The Marin Community Foundation, backed by Lucasfilm, will study options for developing affordable housing at Grady Ranch.
Foundation CEO Thomas Peters said the foundation will bring in affordable housing developers to review numerous land use, geologic, watershed, traffic and related studies completed by Lucasfilm, which aborted plans for a huge film studio after neighbors complained about a project obscured from view but not far from their backyards.
Lucas, who expressed an interest in selling the land to affordable housing developers when he pulled the plug, "is thrilled to be working with the foundation," said Lynn Hale, Lucasfilm spokeswoman.
Liz Dale, president of the Lucas Valley Estates Homeowners Association, shrugged off the latest development in the Grady Ranch saga, saying, "Our comment is no comment."
"That's their own thing and we wouldn't have any comment on it. ... It's their property," Dale added.
Brian Crawford, head of the county's Community Development Agency, noted that housing is not a new idea.
"Before the Lucasfilm proposal for Grady Ranch, the site and the adjacent community have long been planned for housing by the county's land use regulations," Crawford said. "If affordable housing is eventually included in a future development proposal, it would help us meet our housing goals."
Peters said the foundation is pleased that "George Lucas is seeing this as an opportunity to address one of the most critical issues in Marin County — making it possible for a broad range of individuals and families to afford to live in Marin.
"In many instances, this is housing for people who work in the county but can't afford to live here and for people who grew up here but who now cannot afford safe, secure housing in their home county," he said. "And we have always paid particular attention to the need for affordable housing by the county's expanding senior population."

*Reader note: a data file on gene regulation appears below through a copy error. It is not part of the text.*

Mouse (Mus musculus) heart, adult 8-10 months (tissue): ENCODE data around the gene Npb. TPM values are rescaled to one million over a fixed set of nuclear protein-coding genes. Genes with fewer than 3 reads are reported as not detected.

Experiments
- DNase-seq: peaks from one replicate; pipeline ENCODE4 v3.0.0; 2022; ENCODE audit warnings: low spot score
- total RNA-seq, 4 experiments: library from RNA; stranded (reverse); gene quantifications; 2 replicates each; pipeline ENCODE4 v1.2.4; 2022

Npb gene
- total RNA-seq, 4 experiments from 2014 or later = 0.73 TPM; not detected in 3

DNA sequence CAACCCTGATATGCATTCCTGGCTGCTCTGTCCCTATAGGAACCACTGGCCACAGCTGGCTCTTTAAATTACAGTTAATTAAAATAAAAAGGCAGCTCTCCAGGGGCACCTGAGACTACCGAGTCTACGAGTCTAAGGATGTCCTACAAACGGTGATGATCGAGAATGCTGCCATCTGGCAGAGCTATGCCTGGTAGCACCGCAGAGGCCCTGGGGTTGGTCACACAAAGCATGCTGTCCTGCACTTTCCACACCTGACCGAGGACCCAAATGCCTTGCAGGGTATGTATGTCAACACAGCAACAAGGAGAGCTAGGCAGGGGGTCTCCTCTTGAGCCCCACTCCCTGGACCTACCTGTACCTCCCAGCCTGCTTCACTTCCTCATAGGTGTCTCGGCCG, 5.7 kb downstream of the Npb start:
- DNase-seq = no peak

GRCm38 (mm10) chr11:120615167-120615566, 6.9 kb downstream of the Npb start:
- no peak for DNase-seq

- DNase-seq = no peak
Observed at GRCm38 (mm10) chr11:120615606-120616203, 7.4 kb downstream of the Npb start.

Peters added: "We're excited about the possibility of creating family and/or senior affordable housing on Grady Ranch, and we're enormously grateful to Mr. Lucas and Lucasfilm for the opportunity to explore it."
Peters said Lucas has agreed to hand over studies and other data accumulated in his nearly two-decade quest to build film facilities on the site.
A film project was approved by the county in 1996, but when Lucas decided to proceed years later, he scaled it down by consolidating buildings and sought new permits. Neighbors who said they were unaware of the 16-year-old plan issued numerous complaints and hired a lawyer who advised officials a lawsuit was possible and that state regulatory agencies had concerns about a $70 million watershed improvement program. Lucas bailed out, saying he could not afford more delay, and indicated a desire to sell the ranch to housing developers.
Hale, the Lucasfilm spokeswoman, embraced the foundation plan.
"We are delighted that a prestigious organization such as the Marin Community Foundation is looking into the possibility of working with developers for Grady Ranch," she said. "The foundation has had a solid track record for over 25 years of helping in the development, rehabilitation and restoration of over 2,600 affordable homes in Marin."
Peters stressed the foundation wants to study all housing options available. No price for the land has been discussed, he added.
"Lucasfilm has some suggestions about how they would develop the land," Peters said. "They will make that available and we will bring in affordable housing developers to study it all.
"We're going to test it out."